Cohesive and Isolated Development with Branches

  • Earl T. Barr
  • Christian Bird
  • Peter C. Rigby
  • Abram Hindle
  • Daniel M. German
  • Premkumar Devanbu
Part of the Lecture Notes in Computer Science book series (LNCS, volume 7212)


The adoption of distributed version control (DVC ), such as Git and Mercurial, in open-source software (OSS) projects has been explosive. Why is this and how are projects using DVC? This new generation of version control supports two important new features: distributed repositories and histories that preserve branches and merges. Through interviews with lead developers in OSS projects and a quantitative analysis of mined data from the histories of sixty project, we find that the vast majority of the projects now using DVC continue to use a centralized model of code sharing, while using branching much more extensively than before their transition to DVC. We then examine the Linux history in depth in an effort to understand and evaluate how branches are used and what benefits they provide. We find that they enable natural collaborative processes: DVC branching allows developers to collaborate on tasks in highly cohesive branches, while enjoying reduced interference from developers working on other tasks, even if those tasks are strongly coupled to theirs.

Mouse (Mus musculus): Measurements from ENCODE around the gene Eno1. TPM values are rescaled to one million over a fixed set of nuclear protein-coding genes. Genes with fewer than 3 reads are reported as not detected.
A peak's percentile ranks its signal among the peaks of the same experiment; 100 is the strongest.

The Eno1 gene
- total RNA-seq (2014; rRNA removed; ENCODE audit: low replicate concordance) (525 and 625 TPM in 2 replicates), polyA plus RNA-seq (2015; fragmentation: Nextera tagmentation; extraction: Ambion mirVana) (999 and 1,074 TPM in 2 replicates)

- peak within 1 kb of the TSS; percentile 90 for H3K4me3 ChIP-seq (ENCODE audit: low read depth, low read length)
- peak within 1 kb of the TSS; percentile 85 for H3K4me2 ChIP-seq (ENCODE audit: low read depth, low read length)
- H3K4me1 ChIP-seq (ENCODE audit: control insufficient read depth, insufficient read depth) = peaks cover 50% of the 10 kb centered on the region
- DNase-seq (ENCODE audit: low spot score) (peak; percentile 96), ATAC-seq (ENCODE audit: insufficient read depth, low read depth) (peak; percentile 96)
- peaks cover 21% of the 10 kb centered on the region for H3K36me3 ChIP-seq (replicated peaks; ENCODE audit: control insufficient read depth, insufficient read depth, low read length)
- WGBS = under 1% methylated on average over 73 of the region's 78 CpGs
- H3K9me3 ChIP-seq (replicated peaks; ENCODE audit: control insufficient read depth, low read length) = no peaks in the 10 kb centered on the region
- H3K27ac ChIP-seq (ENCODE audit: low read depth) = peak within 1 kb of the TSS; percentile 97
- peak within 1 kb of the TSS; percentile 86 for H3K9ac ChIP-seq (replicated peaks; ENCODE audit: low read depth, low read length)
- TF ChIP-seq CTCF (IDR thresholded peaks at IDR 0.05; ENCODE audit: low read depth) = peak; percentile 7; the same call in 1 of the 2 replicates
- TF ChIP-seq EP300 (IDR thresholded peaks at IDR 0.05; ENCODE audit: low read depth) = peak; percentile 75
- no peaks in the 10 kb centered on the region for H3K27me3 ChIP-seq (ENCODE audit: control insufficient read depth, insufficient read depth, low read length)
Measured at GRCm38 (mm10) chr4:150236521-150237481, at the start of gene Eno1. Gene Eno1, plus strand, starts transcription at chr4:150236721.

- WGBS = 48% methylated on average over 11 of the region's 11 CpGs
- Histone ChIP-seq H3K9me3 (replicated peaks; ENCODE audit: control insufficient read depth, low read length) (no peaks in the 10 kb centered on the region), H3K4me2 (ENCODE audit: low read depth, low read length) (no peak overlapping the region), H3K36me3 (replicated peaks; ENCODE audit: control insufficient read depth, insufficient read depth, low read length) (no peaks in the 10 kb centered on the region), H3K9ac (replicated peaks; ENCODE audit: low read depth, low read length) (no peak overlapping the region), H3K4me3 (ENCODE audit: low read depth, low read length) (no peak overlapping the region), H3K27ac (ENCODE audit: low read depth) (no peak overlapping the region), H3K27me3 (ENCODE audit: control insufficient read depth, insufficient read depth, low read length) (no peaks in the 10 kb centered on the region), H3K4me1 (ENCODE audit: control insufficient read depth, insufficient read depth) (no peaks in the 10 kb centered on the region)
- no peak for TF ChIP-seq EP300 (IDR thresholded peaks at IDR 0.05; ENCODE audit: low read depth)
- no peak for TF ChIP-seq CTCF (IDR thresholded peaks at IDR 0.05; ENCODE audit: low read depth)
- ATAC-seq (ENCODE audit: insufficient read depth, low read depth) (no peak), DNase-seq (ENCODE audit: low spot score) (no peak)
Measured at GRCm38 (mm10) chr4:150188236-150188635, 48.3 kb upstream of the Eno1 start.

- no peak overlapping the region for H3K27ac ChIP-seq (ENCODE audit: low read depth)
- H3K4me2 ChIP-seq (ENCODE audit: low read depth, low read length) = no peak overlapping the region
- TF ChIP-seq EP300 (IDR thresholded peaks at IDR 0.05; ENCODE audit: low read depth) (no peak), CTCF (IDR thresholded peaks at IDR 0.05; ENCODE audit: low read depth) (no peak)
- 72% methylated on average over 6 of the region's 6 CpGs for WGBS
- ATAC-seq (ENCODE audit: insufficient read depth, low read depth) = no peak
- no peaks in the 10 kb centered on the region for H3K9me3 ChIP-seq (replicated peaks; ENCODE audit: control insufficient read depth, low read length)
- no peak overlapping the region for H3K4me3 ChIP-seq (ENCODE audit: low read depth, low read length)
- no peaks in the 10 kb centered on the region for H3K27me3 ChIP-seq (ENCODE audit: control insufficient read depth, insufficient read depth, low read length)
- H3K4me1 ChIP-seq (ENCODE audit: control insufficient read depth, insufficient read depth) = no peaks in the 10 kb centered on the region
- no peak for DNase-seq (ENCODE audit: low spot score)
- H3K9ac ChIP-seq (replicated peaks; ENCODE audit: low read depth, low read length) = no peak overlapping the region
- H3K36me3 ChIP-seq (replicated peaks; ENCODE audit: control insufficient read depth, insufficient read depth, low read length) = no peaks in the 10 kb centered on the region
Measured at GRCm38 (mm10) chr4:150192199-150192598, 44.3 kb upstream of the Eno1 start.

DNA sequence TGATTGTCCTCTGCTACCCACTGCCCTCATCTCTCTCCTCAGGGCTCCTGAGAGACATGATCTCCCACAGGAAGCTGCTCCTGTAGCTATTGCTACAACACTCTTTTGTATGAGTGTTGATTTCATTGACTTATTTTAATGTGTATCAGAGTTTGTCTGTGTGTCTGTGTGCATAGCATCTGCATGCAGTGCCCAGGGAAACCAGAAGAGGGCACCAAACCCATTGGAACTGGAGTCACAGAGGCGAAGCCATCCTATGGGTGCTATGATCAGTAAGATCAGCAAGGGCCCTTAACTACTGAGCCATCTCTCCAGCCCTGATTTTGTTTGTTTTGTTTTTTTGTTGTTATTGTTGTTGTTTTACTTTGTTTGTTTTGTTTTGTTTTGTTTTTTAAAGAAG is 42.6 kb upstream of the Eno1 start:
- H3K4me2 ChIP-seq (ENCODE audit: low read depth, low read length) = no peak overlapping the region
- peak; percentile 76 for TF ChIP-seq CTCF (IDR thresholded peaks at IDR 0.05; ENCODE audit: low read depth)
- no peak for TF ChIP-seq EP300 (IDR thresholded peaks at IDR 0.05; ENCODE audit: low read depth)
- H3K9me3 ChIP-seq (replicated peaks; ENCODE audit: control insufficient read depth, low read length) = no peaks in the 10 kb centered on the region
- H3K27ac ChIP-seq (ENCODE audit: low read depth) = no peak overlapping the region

Branch Length Directory Distance Open Source Project Integration Work Version Control System 
These keywords were added by machine and not by the authors. This process is experimental and the keywords may be updated as the learning algorithm improves.


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Copyright information

© Springer-Verlag Berlin Heidelberg 2012

Authors and Affiliations

  • Earl T. Barr
    • 1
  • Christian Bird
    • 2
  • Peter C. Rigby
    • 3
  • Abram Hindle
    • 4
  • Daniel M. German
    • 5
  • Premkumar Devanbu
    • 1
  1. 1.UC DavisDavisUSA
  2. 2.MicrosoftRedmondUSA
  3. 3.McGill UniversityMontealCanada
  4. 4.University of AlbertaEdmontonCanada
  5. 5.University of VictoriaVictoriaCanada

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